Story: Brian Clevinger
Art: Brent Schoonover
And the second of these King titles is The Phantom, coming from Atomic Robo co-creator Brian Clevinger. For a character who I only know from cartoons and that Billy Zane movie, I'm suddenly reading two books featuring him (the other from Hermes Press written by Peter David). Clevinger starts out by introducing a new Phantom, and by doing this has a good way to explain the legacy of the character. But the new Phantom is not a member of the family that has long held the name. Lothar Kehwabe is serving as a sort of Phantom regent, seeking out the person who should rightly hold the name. But he's capable, fighting modern pirates and warlords in Africa with the aid of Guran, his tech guy. We learn that Earth was targeted by an alien warlord (no details yet, but I can only assume it's Ming) and tech has been reset to pre-internet levels (think the early 80s). It does make for different story choices, and works well with the throwback feeling of these books. By issue's end, Lothar and Guram have to infiltrate the Vultures, a clan of pirates that numerous previous Phantoms have fought, whose leader has set himself up as a warlord. Along the way, we also meet intrepid reporter Jen Harris, who is also investigating the Vultures. Of course, being an intrepid reporter in comics whose name doesn't rhyme with Dark Trent, she is captured, and looks to be meeting our hero next issue. The comic has all the pulpy feelings you'd expect from The Phantom, action and excitement, something that is right up Clevinger's alley. Like everything Clevinger writes, it's a fun, action packed, engaging comic, and is well worth checking out, even if you don't know anything about The Phantom. This could make you a fan.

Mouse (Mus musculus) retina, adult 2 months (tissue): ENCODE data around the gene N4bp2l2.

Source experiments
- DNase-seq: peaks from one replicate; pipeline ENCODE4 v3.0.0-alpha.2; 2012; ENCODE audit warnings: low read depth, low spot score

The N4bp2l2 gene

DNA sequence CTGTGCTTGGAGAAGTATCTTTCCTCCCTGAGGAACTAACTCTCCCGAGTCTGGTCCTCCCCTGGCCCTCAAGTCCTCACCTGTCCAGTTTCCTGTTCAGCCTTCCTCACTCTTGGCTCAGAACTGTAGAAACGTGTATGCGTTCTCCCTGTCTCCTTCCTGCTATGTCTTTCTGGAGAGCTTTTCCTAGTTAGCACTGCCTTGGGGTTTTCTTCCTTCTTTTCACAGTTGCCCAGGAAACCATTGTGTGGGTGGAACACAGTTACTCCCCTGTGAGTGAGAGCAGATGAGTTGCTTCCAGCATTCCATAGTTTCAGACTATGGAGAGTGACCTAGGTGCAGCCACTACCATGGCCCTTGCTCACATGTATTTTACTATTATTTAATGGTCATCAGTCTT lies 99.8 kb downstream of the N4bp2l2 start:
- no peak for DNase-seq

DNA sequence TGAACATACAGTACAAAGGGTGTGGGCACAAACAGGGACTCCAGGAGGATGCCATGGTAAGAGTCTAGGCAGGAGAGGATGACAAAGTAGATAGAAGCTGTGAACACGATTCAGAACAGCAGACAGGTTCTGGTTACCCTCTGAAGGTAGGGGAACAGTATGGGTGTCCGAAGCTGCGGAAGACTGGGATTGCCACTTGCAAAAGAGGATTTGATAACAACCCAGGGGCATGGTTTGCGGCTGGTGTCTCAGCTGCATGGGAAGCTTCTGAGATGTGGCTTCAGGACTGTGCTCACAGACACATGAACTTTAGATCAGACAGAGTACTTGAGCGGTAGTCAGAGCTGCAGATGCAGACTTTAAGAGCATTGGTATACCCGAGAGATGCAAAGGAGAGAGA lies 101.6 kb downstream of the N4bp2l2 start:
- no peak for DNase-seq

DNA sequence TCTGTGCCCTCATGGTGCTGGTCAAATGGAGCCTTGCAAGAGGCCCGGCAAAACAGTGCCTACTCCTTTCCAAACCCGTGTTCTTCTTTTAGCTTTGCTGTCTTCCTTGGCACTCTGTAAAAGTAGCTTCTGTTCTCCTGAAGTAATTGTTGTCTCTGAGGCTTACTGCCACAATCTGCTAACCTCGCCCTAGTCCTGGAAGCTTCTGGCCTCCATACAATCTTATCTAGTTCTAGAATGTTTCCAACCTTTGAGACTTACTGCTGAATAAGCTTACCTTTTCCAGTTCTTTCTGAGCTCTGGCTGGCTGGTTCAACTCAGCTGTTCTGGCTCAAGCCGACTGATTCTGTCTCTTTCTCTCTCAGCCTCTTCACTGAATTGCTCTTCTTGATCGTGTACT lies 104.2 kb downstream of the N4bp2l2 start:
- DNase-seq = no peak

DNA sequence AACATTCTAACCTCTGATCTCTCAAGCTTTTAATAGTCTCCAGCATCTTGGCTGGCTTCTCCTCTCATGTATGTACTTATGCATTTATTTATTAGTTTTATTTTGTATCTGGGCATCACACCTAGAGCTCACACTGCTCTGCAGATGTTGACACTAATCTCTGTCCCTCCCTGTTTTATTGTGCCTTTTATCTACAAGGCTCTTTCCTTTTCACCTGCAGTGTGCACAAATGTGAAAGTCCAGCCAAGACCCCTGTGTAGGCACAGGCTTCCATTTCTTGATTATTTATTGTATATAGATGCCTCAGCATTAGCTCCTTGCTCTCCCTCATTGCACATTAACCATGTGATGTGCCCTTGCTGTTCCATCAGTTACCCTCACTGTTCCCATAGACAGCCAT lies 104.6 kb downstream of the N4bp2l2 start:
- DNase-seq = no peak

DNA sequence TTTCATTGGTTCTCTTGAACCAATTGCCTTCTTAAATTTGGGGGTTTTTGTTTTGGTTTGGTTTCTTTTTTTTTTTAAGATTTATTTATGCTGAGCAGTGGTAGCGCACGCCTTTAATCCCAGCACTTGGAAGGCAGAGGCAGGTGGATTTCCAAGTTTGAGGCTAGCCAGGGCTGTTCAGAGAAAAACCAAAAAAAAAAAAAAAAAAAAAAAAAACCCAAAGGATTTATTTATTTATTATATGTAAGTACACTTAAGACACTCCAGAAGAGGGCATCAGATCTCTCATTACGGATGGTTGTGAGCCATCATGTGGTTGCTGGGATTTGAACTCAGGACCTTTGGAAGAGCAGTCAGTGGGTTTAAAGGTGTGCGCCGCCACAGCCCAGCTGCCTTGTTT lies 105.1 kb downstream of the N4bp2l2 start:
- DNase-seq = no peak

Story: Alex Grecian
Art: Riley Rossmo